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by Jay Gallagher

Monday, March 15, 2010

Finger-pointing time at the Capitol

The elaborate dance among legislators trying to wring maximum political advantage (Republicans) and minimizing political harm (Democrats) from the ugly budget that has to be passed this year has begun.

Legislative leaders announced over the weekend that they have agreed to establish bipartisan committees of rank-and-file lawmakers to try to reach agreement on a new state budget in public meetings.

Democrats, who control both houses of the Legislature, want to draw the Republicans into what is sure to be a painful process as lawmakers try to figure out how to close a $9 billion budget gap. Republicans likely won’t want any part of it.

So far, Gov. David Paterson has been the budget bad guy, proposing specific steps like cutting aid to local schools by $1.4 billion, slashing health-care spending by $1 billion, closing more than 40 state parks and raising taxes on sugared drinks and cigarettes. He had been rewarded by record-low poll ratings.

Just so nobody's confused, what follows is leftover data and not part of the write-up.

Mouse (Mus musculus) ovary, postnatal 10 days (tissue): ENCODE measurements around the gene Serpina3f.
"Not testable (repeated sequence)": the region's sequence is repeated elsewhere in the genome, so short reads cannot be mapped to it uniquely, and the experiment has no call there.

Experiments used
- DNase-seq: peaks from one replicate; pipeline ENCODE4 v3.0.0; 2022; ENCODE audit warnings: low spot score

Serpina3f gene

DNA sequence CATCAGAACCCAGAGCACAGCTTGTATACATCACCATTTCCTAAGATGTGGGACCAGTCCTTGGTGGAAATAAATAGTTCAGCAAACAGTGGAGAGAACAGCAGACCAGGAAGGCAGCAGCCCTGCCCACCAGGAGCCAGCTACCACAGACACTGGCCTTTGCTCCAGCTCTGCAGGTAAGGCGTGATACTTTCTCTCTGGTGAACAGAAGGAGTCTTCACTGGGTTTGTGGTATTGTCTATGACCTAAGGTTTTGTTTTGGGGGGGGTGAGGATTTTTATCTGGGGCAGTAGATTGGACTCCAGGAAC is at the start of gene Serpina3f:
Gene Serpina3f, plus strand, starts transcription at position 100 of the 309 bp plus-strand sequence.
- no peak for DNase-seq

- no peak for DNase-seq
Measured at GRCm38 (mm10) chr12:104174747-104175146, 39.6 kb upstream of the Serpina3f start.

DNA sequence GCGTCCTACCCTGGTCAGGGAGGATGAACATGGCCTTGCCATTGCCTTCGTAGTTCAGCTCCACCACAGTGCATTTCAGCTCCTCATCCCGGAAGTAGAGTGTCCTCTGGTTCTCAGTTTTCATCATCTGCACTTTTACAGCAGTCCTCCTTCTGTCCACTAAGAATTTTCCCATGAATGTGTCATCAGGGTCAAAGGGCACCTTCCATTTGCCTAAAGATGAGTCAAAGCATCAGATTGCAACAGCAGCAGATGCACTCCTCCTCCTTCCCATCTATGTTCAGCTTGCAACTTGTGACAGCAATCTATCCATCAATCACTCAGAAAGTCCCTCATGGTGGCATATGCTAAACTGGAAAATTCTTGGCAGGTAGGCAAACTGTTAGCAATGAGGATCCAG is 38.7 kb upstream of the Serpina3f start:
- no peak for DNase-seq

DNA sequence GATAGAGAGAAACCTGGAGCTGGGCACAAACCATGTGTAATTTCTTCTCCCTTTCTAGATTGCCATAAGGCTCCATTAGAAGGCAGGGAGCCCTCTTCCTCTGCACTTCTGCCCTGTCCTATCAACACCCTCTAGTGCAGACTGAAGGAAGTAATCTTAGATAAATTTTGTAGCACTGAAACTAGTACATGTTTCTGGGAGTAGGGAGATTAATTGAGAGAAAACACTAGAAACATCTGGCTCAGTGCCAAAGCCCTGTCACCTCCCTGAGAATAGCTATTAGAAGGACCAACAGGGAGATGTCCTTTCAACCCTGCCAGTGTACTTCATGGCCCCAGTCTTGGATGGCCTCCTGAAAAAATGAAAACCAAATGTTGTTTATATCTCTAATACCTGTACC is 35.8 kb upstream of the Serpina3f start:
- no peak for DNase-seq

Since Paterson came out with his plan in January, lawmakers have spent most of their time agreeing that the problem is serious, listening to those who oppose specific cuts and tax hikes and otherwise keeping their heads down.

But now, with the new state fiscal year starting April 1, the rubber is coming close to hitting the road. The final decision is up to the Legislature, and establishing the committees is a step towards meeting that responsibility.

This is mostly good news.

“Clearly in this fiscal crisis the public needs to know where their tax money is going,’’ said League legislative director Barbara Bartoletti.

But first, she pointed out, each house first has to pass its own budget resolution detailing its plans of how to balance the budget, so the panels of lawmakers in these public meetings will have a starting point.

“That’s what has to happen first,’’ she said.

And that’s where much of the political jockeying is likely to take place. Republicans will try to portray the unpleasant documents as the work solely of the majority Democrats. Their message will likely be that the world would be a place of lower taxes and more public services if only voters would give them control of the Legislature.

The Dems, on the other hand, will try to show that the bad news has to be borne - and that if Republicans are serious about wanting to govern, they have to join in making the tough decisions.

Can all of this be done by April 1? Of course not. But any hint of actual progress by then would be a welcome signal that lawmakers are more responsible than most New Yorkers now give them credit for.

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